Alan Mackinnon

Scottish CND
Annual Conference

Saturday 4th November 2006
10.30 am – 4.30 pm
Renfield St Stephen’s Church Centre, Bath St, Glasgow

Deadline for Resolutions and Nominations for the Executive: Thursday 28 September
Deadline for Amendments to Resolutions: Tuesday 31 October
Members and supporters can attend on the day without registering in advance, but if you wish to be posted the papers for conference please register before Friday 20 October.

CND is a co-sponsor of the event in Manchester and ‘No Trident
Replacement’ is one of the agreed slogans.
Buses
Glasgow - 20 buses expected to be leaving from George Square & University Ave at 7am - price is £10/£15/£20 depending on income - contact Lorraine 07737 595 093
Edinburgh- 10-15 coaches leaving Waterloo Pl at 7am - contact Pete Cannell 07773 423 051
Aberdeen - buses going - contact Roddy 01382 223 610
Dundee bus leaves at 6am, and leaves Manchester at 4pm - price £25 - contact Roddy 01382 223 610

perfection had quite a cost. The first gas chambers were actually built for disabled people, which is still news to some. My question though is whether the British were any more humane than the Nazis in their experimentation? And I think not. Let’s not kid ourselves that this was ever a nobler cause. We wanted the power to annihilate en masse and at will. These were and still are the weapons of empire.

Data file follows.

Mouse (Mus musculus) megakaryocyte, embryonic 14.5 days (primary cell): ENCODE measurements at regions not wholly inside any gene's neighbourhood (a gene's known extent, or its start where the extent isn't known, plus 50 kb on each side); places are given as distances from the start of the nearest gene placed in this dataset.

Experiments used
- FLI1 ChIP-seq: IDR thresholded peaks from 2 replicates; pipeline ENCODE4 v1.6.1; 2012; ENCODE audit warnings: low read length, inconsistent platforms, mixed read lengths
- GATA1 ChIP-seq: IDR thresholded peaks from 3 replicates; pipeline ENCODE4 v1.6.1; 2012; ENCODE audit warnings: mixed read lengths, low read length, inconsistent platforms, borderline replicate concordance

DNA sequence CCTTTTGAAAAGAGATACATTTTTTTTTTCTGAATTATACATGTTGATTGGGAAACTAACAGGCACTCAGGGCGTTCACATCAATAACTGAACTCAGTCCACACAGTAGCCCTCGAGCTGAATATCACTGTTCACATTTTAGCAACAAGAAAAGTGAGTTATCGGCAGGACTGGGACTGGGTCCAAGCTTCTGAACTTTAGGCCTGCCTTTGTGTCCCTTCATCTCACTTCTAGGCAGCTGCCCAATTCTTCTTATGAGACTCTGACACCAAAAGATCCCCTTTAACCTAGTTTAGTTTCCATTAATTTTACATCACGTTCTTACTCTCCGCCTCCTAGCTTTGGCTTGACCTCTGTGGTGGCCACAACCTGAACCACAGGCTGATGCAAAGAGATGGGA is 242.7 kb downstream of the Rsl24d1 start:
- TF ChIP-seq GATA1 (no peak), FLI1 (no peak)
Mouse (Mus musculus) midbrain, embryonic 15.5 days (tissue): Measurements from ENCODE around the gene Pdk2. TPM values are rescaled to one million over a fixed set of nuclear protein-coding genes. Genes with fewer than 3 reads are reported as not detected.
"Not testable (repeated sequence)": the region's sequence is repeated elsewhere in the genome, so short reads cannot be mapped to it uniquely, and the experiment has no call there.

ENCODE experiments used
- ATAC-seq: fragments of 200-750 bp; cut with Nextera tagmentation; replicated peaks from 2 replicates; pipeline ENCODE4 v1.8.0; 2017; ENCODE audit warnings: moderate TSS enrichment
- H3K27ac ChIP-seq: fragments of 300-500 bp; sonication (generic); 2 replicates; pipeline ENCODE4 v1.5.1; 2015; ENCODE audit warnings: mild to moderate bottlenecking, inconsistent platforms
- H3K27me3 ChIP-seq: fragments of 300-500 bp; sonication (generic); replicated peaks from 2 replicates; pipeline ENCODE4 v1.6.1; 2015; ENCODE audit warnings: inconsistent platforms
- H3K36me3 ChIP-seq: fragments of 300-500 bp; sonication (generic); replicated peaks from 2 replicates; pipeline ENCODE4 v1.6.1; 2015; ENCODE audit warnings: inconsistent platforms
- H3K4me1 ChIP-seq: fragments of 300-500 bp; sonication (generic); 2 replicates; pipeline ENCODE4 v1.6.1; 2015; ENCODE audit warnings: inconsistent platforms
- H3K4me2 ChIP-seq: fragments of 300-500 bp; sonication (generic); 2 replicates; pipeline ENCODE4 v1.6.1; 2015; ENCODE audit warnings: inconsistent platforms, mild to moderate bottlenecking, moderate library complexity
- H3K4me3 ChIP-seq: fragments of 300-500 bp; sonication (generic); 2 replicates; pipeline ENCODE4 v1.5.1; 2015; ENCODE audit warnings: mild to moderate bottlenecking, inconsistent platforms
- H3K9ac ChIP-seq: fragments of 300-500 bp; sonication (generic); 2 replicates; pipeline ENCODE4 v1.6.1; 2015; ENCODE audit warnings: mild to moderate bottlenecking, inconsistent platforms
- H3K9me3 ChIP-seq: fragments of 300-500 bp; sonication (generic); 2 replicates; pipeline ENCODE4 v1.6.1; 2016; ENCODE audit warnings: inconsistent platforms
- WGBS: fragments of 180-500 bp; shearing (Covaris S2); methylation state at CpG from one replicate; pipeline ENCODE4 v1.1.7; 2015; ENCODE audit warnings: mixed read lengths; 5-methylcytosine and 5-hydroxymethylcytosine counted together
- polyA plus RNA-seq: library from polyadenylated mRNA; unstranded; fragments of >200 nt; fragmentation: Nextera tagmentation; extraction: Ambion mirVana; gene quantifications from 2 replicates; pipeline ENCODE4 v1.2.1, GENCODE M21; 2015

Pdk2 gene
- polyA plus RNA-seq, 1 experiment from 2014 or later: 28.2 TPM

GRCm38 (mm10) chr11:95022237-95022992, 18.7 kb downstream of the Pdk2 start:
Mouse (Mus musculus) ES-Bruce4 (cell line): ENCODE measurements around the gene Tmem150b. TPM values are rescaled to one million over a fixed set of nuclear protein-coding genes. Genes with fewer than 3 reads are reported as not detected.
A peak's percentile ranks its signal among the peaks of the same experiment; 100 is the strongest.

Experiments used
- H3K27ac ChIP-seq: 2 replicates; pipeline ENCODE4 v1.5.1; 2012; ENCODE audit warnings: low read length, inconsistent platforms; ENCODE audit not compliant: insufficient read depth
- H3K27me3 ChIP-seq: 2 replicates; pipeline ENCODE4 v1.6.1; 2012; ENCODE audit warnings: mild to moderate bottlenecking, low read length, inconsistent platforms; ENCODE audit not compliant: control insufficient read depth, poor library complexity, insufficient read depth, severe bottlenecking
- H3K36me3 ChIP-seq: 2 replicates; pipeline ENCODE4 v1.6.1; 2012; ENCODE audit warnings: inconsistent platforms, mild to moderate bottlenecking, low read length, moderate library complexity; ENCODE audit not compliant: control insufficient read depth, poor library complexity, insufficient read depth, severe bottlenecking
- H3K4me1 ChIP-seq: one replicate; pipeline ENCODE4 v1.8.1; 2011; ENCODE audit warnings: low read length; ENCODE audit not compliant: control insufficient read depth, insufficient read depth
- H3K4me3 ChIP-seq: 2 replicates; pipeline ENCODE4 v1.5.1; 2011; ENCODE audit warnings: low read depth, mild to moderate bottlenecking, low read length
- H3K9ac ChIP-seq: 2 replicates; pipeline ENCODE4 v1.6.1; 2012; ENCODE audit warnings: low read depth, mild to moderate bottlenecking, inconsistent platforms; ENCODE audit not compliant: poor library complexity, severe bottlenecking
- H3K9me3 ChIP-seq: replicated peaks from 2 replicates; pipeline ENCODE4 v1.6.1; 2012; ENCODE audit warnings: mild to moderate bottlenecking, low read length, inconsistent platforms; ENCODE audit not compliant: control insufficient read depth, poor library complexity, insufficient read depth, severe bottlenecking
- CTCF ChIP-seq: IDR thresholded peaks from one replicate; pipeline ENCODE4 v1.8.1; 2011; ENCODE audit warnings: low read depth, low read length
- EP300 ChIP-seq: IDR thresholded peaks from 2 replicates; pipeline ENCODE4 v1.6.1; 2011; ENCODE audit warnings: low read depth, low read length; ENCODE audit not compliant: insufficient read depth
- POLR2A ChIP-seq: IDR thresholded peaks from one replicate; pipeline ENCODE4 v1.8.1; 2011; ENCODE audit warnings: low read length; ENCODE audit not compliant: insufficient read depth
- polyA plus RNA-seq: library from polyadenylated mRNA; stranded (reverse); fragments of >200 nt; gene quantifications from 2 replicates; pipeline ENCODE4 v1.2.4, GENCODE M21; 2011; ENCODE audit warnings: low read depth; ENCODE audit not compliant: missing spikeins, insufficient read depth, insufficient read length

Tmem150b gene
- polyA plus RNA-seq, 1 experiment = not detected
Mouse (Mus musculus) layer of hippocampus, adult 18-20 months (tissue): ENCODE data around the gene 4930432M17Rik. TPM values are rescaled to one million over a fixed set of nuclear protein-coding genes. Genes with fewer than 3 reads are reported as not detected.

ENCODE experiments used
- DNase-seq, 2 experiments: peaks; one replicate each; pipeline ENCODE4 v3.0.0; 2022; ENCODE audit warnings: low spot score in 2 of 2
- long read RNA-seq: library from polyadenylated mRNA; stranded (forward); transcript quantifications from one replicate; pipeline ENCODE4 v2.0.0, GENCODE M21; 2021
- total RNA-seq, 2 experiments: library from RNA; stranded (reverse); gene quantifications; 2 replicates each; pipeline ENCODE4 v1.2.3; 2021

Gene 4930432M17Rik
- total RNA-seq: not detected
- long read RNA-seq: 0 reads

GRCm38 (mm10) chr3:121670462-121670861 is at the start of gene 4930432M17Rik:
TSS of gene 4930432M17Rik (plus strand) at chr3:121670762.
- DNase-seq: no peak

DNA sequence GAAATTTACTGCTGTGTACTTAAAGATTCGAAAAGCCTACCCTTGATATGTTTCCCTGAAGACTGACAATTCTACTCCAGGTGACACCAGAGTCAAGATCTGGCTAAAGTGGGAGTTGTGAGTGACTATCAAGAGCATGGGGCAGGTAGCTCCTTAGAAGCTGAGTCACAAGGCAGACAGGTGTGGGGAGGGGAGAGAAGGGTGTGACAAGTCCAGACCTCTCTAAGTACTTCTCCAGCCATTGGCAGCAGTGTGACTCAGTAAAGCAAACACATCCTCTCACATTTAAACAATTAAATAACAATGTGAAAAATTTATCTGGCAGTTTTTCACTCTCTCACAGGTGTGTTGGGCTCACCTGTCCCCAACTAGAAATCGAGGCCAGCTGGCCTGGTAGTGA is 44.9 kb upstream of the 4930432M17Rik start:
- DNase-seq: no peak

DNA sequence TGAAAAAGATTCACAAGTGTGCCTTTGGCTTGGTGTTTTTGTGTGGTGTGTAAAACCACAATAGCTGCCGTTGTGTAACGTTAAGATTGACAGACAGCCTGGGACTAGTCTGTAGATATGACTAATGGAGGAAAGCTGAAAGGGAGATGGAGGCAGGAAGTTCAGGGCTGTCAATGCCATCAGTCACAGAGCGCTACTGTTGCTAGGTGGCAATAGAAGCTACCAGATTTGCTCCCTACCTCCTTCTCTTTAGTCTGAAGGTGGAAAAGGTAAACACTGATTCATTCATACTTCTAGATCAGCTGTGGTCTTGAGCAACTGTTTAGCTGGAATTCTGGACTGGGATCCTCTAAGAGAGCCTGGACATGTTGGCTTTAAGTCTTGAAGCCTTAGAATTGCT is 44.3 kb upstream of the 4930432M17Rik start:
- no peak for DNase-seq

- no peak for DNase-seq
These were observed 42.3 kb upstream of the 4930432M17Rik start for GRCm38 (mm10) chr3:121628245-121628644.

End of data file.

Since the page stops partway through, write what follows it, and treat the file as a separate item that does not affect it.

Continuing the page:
This particular piece of our history is not commonly known – and where it’s known it’s often denied. It serves us well to remember our past though, as our dalliance with all things nuclear seems far from over. The only reason, and it’s far from an acceptable one, that I can think up for keeping the genocidal technology to hand is so we can blackmail our way into an unfair share of the planet’s finite resources. The rest of the rhetoric is purely a smokescreen. The empire strikes back.

In February, this year, the US and UK embarked on further nuclear testing. This test was of a “subcritical” type and not designed to provoke an explosion. It took place 1000 feet below the Nevada Desert. The information they hoped to glean concerned the effects of aging in nuclear materials such as uranium. We are told that the information was required in order for us to take proper care of our existing nuclear stockpile. And if they happen to stumble upon something useful for the next bomb, all well and good!

Morag Balfour